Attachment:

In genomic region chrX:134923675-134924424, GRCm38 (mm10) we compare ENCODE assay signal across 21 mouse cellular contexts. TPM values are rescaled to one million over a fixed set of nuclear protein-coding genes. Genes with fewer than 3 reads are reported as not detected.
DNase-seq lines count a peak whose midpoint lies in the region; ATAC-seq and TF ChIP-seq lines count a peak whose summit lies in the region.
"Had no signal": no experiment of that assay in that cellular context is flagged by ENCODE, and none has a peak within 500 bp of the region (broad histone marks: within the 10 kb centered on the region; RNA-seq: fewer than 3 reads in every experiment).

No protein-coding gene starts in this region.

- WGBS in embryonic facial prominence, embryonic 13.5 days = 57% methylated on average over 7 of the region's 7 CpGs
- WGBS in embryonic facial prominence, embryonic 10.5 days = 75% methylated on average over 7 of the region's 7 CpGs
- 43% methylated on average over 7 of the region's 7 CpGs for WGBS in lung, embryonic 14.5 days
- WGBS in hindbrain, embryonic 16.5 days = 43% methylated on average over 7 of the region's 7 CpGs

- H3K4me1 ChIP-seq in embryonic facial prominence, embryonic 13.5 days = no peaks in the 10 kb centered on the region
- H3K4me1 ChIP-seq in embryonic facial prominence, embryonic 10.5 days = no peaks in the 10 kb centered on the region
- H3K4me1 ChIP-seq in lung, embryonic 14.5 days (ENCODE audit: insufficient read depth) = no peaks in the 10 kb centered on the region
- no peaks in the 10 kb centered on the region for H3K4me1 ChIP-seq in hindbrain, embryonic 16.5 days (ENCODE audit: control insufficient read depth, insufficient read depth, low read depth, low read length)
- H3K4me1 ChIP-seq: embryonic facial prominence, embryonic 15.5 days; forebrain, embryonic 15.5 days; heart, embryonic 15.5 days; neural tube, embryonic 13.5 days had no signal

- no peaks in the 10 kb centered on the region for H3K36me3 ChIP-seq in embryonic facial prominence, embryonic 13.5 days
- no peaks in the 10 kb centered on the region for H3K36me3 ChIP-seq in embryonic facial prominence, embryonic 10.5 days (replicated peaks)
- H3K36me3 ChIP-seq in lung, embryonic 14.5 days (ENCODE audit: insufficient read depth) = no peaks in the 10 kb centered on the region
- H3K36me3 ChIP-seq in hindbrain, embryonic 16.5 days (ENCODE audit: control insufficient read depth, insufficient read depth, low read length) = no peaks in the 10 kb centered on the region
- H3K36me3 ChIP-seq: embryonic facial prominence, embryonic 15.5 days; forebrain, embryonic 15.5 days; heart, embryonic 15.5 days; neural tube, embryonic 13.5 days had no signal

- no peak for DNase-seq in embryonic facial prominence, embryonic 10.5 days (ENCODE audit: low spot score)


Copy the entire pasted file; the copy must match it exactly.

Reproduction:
In genomic region chrX:134923675-134924424, GRCm38 (mm10) we compare ENCODE assay signal across 21 mouse cellular contexts. TPM values are rescaled to one million over a fixed set of nuclear protein-coding genes. Genes with fewer than 3 reads are reported as not detected.
DNase-seq lines count a peak whose midpoint lies in the region; ATAC-seq and TF ChIP-seq lines count a peak whose summit lies in the region.
"Had no signal": no experiment of that assay in that cellular context is flagged by ENCODE, and none has a peak within 500 bp of the region (broad histone marks: within the 10 kb centered on the region; RNA-seq: fewer than 3 reads in every experiment).

No protein-coding gene starts in this region.

- WGBS in embryonic facial prominence, embryonic 13.5 days = 57% methylated on average over 7 of the region's 7 CpGs
- WGBS in embryonic facial prominence, embryonic 10.5 days = 75% methylated on average over 7 of the region's 7 CpGs
- 43% methylated on average over 7 of the region's 7 CpGs for WGBS in lung, embryonic 14.5 days
- WGBS in hindbrain, embryonic 16.5 days = 43% methylated on average over 7 of the region's 7 CpGs

- H3K4me1 ChIP-seq in embryonic facial prominence, embryonic 13.5 days = no peaks in the 10 kb centered on the region
- H3K4me1 ChIP-seq in embryonic facial prominence, embryonic 10.5 days = no peaks in the 10 kb centered on the region
- H3K4me1 ChIP-seq in lung, embryonic 14.5 days (ENCODE audit: insufficient read depth) = no peaks in the 10 kb centered on the region
- no peaks in the 10 kb centered on the region for H3K4me1 ChIP-seq in hindbrain, embryonic 16.5 days (ENCODE audit: control insufficient read depth, insufficient read depth, low read depth, low read length)
- H3K4me1 ChIP-seq: embryonic facial prominence, embryonic 15.5 days; forebrain, embryonic 15.5 days; heart, embryonic 15.5 days; neural tube, embryonic 13.5 days had no signal

- no peaks in the 10 kb centered on the region for H3K36me3 ChIP-seq in embryonic facial prominence, embryonic 13.5 days
- no peaks in the 10 kb centered on the region for H3K36me3 ChIP-seq in embryonic facial prominence, embryonic 10.5 days (replicated peaks)
- H3K36me3 ChIP-seq in lung, embryonic 14.5 days (ENCODE audit: insufficient read depth) = no peaks in the 10 kb centered on the region
- H3K36me3 ChIP-seq in hindbrain, embryonic 16.5 days (ENCODE audit: control insufficient read depth, insufficient read depth, low read length) = no peaks in the 10 kb centered on the region
- H3K36me3 ChIP-seq: embryonic facial prominence, embryonic 15.5 days; forebrain, embryonic 15.5 days; heart, embryonic 15.5 days; neural tube, embryonic 13.5 days had no signal

- no peak for DNase-seq in embryonic facial prominence, embryonic 10.5 days (ENCODE audit: low spot score)